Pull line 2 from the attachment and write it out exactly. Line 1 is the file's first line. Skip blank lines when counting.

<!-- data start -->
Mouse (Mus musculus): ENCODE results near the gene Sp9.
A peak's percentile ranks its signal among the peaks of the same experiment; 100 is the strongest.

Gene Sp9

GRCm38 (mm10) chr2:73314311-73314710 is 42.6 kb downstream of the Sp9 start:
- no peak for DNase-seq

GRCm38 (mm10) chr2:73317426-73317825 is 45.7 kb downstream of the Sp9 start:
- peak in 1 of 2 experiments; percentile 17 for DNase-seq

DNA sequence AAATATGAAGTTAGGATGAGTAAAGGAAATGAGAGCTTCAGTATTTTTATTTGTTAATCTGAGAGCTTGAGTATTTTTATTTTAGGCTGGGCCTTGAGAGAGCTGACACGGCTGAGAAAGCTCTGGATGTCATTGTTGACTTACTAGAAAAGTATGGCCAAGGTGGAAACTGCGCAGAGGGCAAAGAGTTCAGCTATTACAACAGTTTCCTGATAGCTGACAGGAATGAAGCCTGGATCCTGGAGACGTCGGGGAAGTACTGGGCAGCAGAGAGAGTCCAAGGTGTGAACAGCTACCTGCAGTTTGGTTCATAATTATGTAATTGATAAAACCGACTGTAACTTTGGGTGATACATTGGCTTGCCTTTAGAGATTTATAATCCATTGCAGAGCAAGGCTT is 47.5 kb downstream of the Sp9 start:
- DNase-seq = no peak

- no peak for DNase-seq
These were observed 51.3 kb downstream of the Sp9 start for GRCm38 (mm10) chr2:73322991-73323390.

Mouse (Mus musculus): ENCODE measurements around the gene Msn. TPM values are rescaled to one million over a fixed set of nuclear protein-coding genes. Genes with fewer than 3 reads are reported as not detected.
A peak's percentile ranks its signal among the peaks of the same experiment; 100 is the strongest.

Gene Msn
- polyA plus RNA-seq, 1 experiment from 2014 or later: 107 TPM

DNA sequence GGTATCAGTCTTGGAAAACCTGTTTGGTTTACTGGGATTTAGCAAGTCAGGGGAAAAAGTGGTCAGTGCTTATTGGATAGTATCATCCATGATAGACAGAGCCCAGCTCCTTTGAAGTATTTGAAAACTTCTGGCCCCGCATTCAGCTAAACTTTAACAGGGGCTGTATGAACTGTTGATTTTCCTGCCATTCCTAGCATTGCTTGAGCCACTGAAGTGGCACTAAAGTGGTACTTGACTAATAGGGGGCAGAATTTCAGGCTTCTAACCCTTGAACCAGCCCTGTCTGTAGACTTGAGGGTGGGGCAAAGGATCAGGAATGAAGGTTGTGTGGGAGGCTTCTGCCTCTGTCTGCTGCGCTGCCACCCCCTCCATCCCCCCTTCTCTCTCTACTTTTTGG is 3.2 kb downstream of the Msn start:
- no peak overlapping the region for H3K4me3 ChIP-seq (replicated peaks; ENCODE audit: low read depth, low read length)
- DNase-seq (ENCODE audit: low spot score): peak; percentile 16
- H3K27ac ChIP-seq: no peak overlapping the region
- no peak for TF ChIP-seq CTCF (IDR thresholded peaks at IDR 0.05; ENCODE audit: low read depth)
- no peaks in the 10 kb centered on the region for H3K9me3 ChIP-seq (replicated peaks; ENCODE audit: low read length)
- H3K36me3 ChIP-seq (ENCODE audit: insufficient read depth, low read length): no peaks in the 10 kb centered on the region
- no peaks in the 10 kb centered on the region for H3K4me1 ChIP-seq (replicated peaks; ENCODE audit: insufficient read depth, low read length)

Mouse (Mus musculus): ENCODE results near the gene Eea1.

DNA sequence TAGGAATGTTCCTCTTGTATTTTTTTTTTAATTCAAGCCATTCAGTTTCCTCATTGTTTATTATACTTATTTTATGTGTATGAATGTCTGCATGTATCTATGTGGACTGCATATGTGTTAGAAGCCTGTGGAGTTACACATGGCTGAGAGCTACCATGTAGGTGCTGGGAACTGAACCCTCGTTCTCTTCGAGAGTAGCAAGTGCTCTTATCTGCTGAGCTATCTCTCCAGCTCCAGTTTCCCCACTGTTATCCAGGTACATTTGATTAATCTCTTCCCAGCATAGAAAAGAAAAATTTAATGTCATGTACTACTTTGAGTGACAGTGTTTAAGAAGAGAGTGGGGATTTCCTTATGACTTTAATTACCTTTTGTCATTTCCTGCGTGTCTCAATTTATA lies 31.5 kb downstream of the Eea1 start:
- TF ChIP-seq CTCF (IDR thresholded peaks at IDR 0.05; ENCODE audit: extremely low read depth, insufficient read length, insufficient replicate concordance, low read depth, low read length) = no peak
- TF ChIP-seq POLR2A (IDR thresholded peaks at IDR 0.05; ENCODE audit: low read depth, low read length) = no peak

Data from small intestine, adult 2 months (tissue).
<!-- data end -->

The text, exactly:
A peak's percentile ranks its signal among the peaks of the same experiment; 100 is the strongest.